A total of 46 male patients were analysed, with 37 in the OSAHS group (AHI ≥ 5) and 9 in the control group (AHI < 5). The characteristics of the study population are shown in Table 1. The median ages of the normal control and the mild, moderate, and severe OSAHS groups were 50, 47.5, 42, and 43.5 years, respectively (p = 0.823). The median BMI was 26.9, 26,and 29.4 kg/m2 in the three OSAHS groups, respectively, and 24.6 kg/m2 in the control group (p = 0.029). In the severe group, the median oxygen saturation (MSaO2) and lowest arterial oxygen saturation (LSaO2) were significantly decreased compared with the mild and moderate groups.

Table 1 Demographic and polysomnographic characteristics of the subjects (n = 46)

Elevated level of serum IL-17A is observed in patients with OSAHS

The concentrations of IL-17A and IL-17 F were determined by ELISA in our experiments. The median IL-17A level for normal controls was 0.8 pg/ml, which was lower than that for the OSAHS group. Moreover, the patients with more severe OSAHS tended to have higher IL-17A levels; this difference was significant (p < 0.001) (Figure 1A).

Figure 1

Serum level of IL-17A and IL-17 F were assessed by ELISA. The data are presented as median (minimum, maximum). * p < 0.05 versus control group; # p < 0.05 versus mild OSAHS group.

The serum level of IL-17 F in the OSAHS group was higher than that in the normal group (p < 0.05). However, the differences among the OSAHS groups were not significant (p > 0.05) (Figure 1B).

The concentration of IL-17A is related to the severity of OSAHS

We found that the serum level of IL-17A in the OSAHS groups was higher than that in the normal control group. Further regression analysis showed that the concentration of IL-17A was positively correlated with AHI (r = 0.520, p < 0.01) (Figure 2) and negatively correlated with LSaO2 (r = −0.336, p < 0.05) (Figure 3) and MSaO2 (r = −0.349, p < 0.05) (Figure 4).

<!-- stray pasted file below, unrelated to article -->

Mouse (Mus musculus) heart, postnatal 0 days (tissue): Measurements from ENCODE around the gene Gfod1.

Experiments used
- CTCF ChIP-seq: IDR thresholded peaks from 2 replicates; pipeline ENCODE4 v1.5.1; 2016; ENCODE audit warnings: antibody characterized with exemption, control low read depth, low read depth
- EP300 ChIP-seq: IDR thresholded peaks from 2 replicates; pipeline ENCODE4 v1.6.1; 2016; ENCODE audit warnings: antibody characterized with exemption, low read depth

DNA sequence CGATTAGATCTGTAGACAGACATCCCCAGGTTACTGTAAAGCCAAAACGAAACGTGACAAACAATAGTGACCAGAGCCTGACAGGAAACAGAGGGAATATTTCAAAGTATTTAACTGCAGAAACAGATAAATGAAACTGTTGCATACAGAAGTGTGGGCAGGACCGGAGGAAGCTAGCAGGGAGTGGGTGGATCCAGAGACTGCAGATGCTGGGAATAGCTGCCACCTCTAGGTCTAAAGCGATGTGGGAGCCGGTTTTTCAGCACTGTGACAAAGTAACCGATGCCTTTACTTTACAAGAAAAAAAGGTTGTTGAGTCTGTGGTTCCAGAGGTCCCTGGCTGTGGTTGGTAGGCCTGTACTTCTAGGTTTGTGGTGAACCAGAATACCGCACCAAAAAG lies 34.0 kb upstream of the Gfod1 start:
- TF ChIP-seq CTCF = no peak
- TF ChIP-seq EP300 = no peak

Figure 2

The relationship between AHI and IL-17A level. There was a significant positive relationship between AHI and the IL-17A level (r = 0.520, p < 0.01).

Figure 3

The relationship between LSaO 2 and IL-17A level. There was a significant negative relationship between LSaO2 and the IL-17A level (r = −0.336, p < 0.05).

Figure 4

The relationship between MSaO 2 and the IL-17A level. There was a significant negative relationship between MSaO2 and IL-17A level (r = −0.349, p < 0.05).

The frequency of Th17 cells in peripheral blood has an elevated trend in the OSAHS group

Among 46 patients, 17 patients did not receive any treatment after diagnosis and were in the process of having follow-up appointments. Table 2 lists each parameter. The percentages of peripheral blood CD4+T lymphocytes that were also positive for intracellular IL-17 (i.e., Th17/CD4+ T cells) were determined for these patients (Figure 5). The frequencies of Th17 cells in the OSAHS groups trended higher compared with that in the control group; however, the frequencies decreased with increasing OSAHS severity. Overall, these differences were not significant (p = 0.275).

Table 2 Demographic and polysomnographic parameters, IL-17A concentrations, Th17 cell percentages, and PAP of the subjects (n = 17)
Figure 5

The percentage of CD4 + IL-17 + cells. Single-cell suspensions prepared from the peripheral blood of 17 patients were double-stained with FITC-conjugated anti-CD4 and PE-conjugated anti-IL-17 and were analysed by flow cytometry.

PAH was not present in our patients

A resting mean pulmonary artery pressure (PAPm) >25mmHg is the cut-off value for the diagnosis of manifest pulmonary arterial hypertension (PAH), as set forth at the 4th World Symposium on Pulmonary Hypertension held at Dana Point in the United States in 2008 [13]. In our study, the PAP was calculated by echocardiography in 17 patients. Our data did not support a diagnosis of PAH in our patients as the median PAP of the normal control and the mild, moderate, and severe OSAHS groups was 26,27.5,24.5,and 25.5 mmHg, respectively (p = 0.676) (Table 2).